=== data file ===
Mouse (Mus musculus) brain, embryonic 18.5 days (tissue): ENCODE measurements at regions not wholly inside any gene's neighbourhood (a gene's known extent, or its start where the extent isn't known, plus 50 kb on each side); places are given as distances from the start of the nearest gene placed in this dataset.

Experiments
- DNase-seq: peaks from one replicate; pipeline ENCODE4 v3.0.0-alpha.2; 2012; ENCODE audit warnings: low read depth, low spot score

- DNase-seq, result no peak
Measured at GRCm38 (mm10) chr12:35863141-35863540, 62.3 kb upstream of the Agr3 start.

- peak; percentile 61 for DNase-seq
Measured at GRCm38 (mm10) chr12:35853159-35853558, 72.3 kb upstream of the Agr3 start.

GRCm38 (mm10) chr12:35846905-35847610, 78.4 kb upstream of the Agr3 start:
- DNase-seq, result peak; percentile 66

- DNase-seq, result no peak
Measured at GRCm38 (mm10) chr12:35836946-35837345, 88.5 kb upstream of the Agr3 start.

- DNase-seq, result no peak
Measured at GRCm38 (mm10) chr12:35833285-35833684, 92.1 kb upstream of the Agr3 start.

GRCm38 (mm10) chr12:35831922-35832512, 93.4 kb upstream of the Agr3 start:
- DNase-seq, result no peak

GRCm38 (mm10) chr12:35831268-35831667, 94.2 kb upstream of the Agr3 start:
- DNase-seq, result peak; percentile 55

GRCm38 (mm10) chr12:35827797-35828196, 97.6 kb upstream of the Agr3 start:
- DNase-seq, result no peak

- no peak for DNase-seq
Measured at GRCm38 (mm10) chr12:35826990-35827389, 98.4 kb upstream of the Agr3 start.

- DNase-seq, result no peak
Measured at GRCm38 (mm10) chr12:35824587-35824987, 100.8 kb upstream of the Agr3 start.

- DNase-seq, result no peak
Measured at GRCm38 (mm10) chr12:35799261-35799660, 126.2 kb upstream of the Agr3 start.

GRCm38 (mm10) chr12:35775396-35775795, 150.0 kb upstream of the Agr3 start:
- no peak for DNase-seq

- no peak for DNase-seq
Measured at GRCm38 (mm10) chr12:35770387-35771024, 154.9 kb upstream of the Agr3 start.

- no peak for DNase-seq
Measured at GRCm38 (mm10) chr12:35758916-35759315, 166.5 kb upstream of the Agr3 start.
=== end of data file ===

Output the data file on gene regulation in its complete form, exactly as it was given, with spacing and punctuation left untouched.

Mouse (Mus musculus) brain, embryonic 18.5 days (tissue): ENCODE measurements at regions not wholly inside any gene's neighbourhood (a gene's known extent, or its start where the extent isn't known, plus 50 kb on each side); places are given as distances from the start of the nearest gene placed in this dataset.

Experiments
- DNase-seq: peaks from one replicate; pipeline ENCODE4 v3.0.0-alpha.2; 2012; ENCODE audit warnings: low read depth, low spot score

- DNase-seq, result no peak
Measured at GRCm38 (mm10) chr12:35863141-35863540, 62.3 kb upstream of the Agr3 start.

- peak; percentile 61 for DNase-seq
Measured at GRCm38 (mm10) chr12:35853159-35853558, 72.3 kb upstream of the Agr3 start.

GRCm38 (mm10) chr12:35846905-35847610, 78.4 kb upstream of the Agr3 start:
- DNase-seq, result peak; percentile 66

- DNase-seq, result no peak
Measured at GRCm38 (mm10) chr12:35836946-35837345, 88.5 kb upstream of the Agr3 start.

- DNase-seq, result no peak
Measured at GRCm38 (mm10) chr12:35833285-35833684, 92.1 kb upstream of the Agr3 start.

GRCm38 (mm10) chr12:35831922-35832512, 93.4 kb upstream of the Agr3 start:
- DNase-seq, result no peak

GRCm38 (mm10) chr12:35831268-35831667, 94.2 kb upstream of the Agr3 start:
- DNase-seq, result peak; percentile 55

GRCm38 (mm10) chr12:35827797-35828196, 97.6 kb upstream of the Agr3 start:
- DNase-seq, result no peak

- no peak for DNase-seq
Measured at GRCm38 (mm10) chr12:35826990-35827389, 98.4 kb upstream of the Agr3 start.

- DNase-seq, result no peak
Measured at GRCm38 (mm10) chr12:35824587-35824987, 100.8 kb upstream of the Agr3 start.

- DNase-seq, result no peak
Measured at GRCm38 (mm10) chr12:35799261-35799660, 126.2 kb upstream of the Agr3 start.

GRCm38 (mm10) chr12:35775396-35775795, 150.0 kb upstream of the Agr3 start:
- no peak for DNase-seq

- no peak for DNase-seq
Measured at GRCm38 (mm10) chr12:35770387-35771024, 154.9 kb upstream of the Agr3 start.

- no peak for DNase-seq
Measured at GRCm38 (mm10) chr12:35758916-35759315, 166.5 kb upstream of the Agr3 start.